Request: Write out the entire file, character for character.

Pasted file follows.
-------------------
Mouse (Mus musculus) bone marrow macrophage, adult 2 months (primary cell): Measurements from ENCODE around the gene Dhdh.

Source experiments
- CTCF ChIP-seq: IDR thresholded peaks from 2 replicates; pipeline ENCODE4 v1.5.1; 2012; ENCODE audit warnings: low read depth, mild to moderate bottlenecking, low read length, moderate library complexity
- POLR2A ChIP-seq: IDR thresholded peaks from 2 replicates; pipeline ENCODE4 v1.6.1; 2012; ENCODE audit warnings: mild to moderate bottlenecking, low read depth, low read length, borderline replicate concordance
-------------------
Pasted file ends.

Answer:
Mouse (Mus musculus) bone marrow macrophage, adult 2 months (primary cell): Measurements from ENCODE around the gene Dhdh.

Source experiments
- CTCF ChIP-seq: IDR thresholded peaks from 2 replicates; pipeline ENCODE4 v1.5.1; 2012; ENCODE audit warnings: low read depth, mild to moderate bottlenecking, low read length, moderate library complexity
- POLR2A ChIP-seq: IDR thresholded peaks from 2 replicates; pipeline ENCODE4 v1.6.1; 2012; ENCODE audit warnings: mild to moderate bottlenecking, low read depth, low read length, borderline replicate concordance